Sajima Club: From Formula 1 think pad to private party space
What do Formula one great Ayrton Senna, "The Da Vinci Code," Honda, Ishimoto Architects Japan, Audi, Toys 'R Us and Frank Sinatra all have in common? Sajima Club in Hayama.
This stylish and opulently designed architectural intrigue was designed by Ishimoto Architects Japan for Honda as a corporate think pad in the heady pre-pop days of the bubble.
An act of seemingly physics-defying architecture, the refurnished house is re-opening its doors for weddings, parties -- whatever you choose -- and well, a night of living the high-life at bargain prices for Tokyoites.
The party house appears impossibly balanced upon the narrow entrance chamber, where only a spiral staircase leads up to the expansive second floor. Once you have ascended into the wide, naturally lit event space the house seems to be floating.
The building itself spans a formidable width with bold lines stretching horizontally out from the entrance.
It resembles the control tower of a freight ship in both its shape and position above the water. Is this an obvious allusion to Japan’s seafaring past and present or just a slick, bold modern Bauhaus influenced ode to Honda’s wealth?
It could be both.
The Sajima Club is in the middle of Japan’s prime coastal real estate. Surrounded by fishermen, and with neighbors like the president of Toys 'R Us Japan, the neighborhood is a mix of Japanese society elite and hard-working folk.
Neighbors of emperors
The area has a few extra draw cards too. There is Isshiki beach next to the nearby Hayama Imperial Villa, where the “Tokyo Emperor” died in 1926.
Up the road from the Imperial Villa is the house where poet Masaoka Shiki breathed new life into the Haiku under the patronage of Nippon (newspaper) founder Kuga Katsunan, although the original location of the house was elsewhere.
The emperor’s personal island -- Kasajima -- lies in front of Sajima Club's ocean-view windows.
Kasajima's small shrine gate is considered something of a local “power spot” if imperial spiritual concentrations of power are your cup of koucha, though apparently swimming out to the island would be seriously frowned upon.
Join the club
This former sleepover for turbo-charged Formula 1 world champion Ayrton Senna was handed back to the owners of the land five years ago. The Tuttle-Mori Agency -- who own the Japanese rights for "The Da Vinci Code" and "Howl’s Moving Castle" -- left the site to drift into vacant disarray for that time.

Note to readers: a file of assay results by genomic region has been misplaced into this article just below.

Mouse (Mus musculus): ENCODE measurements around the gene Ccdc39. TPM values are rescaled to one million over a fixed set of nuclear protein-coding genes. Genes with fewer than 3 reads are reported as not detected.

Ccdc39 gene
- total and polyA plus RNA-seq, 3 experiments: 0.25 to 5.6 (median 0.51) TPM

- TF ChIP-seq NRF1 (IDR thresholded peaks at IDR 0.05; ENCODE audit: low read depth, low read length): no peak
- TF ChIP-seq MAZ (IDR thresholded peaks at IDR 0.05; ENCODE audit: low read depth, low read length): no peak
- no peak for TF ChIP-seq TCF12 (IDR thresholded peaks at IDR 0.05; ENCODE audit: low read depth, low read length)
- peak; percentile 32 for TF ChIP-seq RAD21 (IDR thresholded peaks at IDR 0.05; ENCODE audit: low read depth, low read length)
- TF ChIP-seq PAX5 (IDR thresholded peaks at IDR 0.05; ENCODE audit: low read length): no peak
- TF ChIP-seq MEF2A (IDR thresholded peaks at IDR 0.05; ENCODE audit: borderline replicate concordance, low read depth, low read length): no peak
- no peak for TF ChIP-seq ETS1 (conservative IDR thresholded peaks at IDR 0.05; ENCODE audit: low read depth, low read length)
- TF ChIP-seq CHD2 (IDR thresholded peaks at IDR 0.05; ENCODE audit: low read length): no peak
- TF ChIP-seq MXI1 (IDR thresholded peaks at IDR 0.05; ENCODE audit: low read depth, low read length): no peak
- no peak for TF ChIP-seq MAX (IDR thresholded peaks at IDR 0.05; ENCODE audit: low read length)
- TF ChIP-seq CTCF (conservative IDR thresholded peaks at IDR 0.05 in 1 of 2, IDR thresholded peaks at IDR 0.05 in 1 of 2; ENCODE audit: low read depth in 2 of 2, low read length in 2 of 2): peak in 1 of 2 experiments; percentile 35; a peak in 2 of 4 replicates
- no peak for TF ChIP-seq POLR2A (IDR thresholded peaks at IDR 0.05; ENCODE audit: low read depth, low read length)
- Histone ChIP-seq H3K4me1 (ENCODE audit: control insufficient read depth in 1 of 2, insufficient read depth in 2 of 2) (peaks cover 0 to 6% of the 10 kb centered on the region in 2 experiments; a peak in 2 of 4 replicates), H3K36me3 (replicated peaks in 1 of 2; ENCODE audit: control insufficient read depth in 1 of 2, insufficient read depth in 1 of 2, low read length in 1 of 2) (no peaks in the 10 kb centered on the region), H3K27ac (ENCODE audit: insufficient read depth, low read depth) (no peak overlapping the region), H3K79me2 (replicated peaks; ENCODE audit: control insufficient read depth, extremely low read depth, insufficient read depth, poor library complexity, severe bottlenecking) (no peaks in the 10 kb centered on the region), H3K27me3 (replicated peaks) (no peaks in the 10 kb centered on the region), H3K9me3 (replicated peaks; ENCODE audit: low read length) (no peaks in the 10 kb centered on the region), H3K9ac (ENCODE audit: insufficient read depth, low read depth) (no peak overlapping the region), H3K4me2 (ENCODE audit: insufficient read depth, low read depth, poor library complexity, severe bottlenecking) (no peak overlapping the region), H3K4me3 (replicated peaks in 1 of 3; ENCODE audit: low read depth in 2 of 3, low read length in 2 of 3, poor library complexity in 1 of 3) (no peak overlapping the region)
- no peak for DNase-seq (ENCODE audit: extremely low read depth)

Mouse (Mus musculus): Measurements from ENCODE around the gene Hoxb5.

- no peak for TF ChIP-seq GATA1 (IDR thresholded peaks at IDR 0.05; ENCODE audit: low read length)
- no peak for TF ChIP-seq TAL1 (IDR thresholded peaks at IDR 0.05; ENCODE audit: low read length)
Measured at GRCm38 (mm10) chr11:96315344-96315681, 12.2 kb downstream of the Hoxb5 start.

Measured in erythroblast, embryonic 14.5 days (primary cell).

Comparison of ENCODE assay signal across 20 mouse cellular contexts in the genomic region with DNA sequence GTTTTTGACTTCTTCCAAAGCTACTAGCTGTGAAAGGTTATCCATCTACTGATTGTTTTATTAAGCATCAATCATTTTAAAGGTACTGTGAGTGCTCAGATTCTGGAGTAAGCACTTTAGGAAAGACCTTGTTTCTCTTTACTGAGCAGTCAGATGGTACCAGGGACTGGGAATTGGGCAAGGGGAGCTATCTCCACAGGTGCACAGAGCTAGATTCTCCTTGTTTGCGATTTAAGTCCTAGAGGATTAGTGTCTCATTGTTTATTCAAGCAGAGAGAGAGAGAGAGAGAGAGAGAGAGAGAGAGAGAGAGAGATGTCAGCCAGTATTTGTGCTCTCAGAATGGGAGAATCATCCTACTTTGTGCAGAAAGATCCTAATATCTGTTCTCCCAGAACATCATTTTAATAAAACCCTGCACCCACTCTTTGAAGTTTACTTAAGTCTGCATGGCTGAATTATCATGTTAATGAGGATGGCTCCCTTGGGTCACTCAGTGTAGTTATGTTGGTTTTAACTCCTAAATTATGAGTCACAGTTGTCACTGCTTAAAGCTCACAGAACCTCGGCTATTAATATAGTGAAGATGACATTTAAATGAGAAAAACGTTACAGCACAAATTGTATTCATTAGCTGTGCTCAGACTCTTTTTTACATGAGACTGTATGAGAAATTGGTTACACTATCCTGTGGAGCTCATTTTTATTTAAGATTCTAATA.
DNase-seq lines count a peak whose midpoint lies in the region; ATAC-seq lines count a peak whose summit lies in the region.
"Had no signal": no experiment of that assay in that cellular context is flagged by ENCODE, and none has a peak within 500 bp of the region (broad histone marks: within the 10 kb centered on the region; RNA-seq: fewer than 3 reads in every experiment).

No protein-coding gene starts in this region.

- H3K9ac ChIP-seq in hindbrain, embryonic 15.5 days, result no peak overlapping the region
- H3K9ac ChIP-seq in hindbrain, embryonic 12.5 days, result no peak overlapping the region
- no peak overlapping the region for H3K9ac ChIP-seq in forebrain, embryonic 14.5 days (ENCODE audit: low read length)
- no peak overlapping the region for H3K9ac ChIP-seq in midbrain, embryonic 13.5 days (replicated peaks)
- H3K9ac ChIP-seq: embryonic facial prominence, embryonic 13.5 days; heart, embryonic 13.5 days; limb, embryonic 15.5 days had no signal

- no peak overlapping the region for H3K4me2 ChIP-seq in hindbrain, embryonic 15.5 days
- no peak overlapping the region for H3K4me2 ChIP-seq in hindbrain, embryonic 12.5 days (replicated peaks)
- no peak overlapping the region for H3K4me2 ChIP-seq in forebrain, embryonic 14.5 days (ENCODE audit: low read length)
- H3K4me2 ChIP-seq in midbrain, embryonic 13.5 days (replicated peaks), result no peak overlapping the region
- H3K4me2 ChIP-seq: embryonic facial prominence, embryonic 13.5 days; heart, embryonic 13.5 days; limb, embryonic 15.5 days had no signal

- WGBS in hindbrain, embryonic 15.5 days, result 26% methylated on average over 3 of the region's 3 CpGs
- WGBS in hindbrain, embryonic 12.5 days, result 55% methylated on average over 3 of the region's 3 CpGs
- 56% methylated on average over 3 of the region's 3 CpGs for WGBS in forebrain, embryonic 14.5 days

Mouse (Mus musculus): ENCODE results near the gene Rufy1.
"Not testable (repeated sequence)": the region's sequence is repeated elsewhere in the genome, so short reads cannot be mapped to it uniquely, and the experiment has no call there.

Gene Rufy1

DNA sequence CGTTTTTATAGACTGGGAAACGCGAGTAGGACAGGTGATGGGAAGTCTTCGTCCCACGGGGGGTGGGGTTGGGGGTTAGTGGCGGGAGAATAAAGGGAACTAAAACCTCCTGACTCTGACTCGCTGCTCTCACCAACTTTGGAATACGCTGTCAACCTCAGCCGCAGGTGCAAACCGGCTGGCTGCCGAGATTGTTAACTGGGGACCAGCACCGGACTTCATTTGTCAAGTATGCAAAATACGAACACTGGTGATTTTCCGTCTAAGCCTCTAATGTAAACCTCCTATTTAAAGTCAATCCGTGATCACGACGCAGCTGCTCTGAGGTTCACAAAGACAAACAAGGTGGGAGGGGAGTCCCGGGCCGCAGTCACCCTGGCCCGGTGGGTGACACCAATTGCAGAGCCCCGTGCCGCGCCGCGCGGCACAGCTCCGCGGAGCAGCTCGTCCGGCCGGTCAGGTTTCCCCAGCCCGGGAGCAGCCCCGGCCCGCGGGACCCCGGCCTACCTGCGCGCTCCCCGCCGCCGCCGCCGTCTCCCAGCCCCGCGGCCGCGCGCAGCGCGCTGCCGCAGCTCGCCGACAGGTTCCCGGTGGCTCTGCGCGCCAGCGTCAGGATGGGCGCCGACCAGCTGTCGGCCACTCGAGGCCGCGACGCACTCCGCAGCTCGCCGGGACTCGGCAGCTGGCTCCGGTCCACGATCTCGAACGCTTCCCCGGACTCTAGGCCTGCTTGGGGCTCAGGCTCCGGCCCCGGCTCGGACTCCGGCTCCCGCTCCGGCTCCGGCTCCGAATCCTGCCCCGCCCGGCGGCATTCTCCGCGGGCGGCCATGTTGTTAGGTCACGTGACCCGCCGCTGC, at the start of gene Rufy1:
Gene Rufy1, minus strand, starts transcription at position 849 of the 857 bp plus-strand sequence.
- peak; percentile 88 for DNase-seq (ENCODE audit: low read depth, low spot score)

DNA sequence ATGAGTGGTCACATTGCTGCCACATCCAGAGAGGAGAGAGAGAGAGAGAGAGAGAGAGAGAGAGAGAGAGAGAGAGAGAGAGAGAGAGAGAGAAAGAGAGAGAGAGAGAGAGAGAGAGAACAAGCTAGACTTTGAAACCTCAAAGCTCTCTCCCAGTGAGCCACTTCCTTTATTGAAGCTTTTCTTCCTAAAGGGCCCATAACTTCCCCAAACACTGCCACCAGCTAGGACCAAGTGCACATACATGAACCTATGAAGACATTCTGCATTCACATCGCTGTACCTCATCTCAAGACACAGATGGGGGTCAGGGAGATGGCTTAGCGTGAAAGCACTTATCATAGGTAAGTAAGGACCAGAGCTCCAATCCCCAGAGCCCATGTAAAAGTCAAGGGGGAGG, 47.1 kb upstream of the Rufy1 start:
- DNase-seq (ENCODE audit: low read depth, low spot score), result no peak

The advent of a large storm a few years ago tossed a huge buoy through the house’s second-floor window, gushing water in, and turning the spiral stairwell into a concentric waterfall.
This signaled time for change and the powerful neighbors asked for something to be done.
To the heart of things
Mitsuko Kuroda, a founding member of the Hanako magazine group and now head of the Mitsuko Kuroda Laboratory, was hired to create something new.
Kuroda relates that she was given a free slate to create. No restrictions on style or budget.
The contractor even asked whether they should pull down the house and build a new building, but Kuroda made the decision to keep the unique architecture.
“When I first came into this house I imagined it was like Frank Sinatra’s house. It was so grand, so I chose to put carpet on the stairs for an American house feel,” says Kuroda.
The effect is one of a lush welcome. The cushioned climb feels luxurious and warm compared to the cold, edgy exterior.
With the dinning tables costing around ¥1,000,000 a piece and the chairs ¥150,000 each, the mood is pricey playfulness, but it's probably best not to get too playful.
The space can handle up to 44 who need to park their posteriors, but for a standing affair it seems the sky is the limit. Which is handy, since the rental cost is fixed at ¥300,000 a night, so the more guests, the merrier and cheaper per person.
The only caveat is that one corner room is off-limits as the management office -- though thankfully they'll go home at night and leave it all to the revellers.
Just be sure to clean up come the morning.
The top floor's five bedrooms fan out, a surprise since you can only see the front wing of this cross-shaped level from the ground.
The invisible three arms house double bedrooms with the visible wing housing two single bedrooms. Oddly, room two is the bridal suite facing the ocean.
Yet, sadly and surprisingly the ocean view is blocked by a wall, albeit with a celebrity-style illuminated mirror for the Hollywood actor of the group.
For those with a love of nightswimming, or a wanting to freshen up come the morning after, a narrow path leads under the house to the ocean terrace on the seaside.
A shame then that the key feature is the one thus far neglected and the as yet unpainted area repels rather than attracts -- unless ruggedness is your thing.
If combined with underwater decking, paddling while sipping cool bubbly on a humid summer day could have been quite an ocean invitation.
Sajima is filled with designer trinkets, colorful cloth, tasteful and low-toned paint, stone and marble -- but these things can be found in many a swanky Tokyo apartment.
Few Tokyo apartments though, levitate over the Pacific Ocean and are open to Tokyoites to play out Formula 1 fantasies for a night.
Access: 3-8-21, Sajima, Yokosuka, Kanagawa
To get there: Zushi station from JR Yokosuka line, a bus bound for Sajima Marina stop (about 40 minutes ride), then three min walk.
Events space: ¥300,000 a day excluding catering, Studio: Still photography ¥30,000 – 35,000/hour with a minimum of five hours, Movie/VTR: ¥35,000 - 40,000/hour with a minimum of five hours.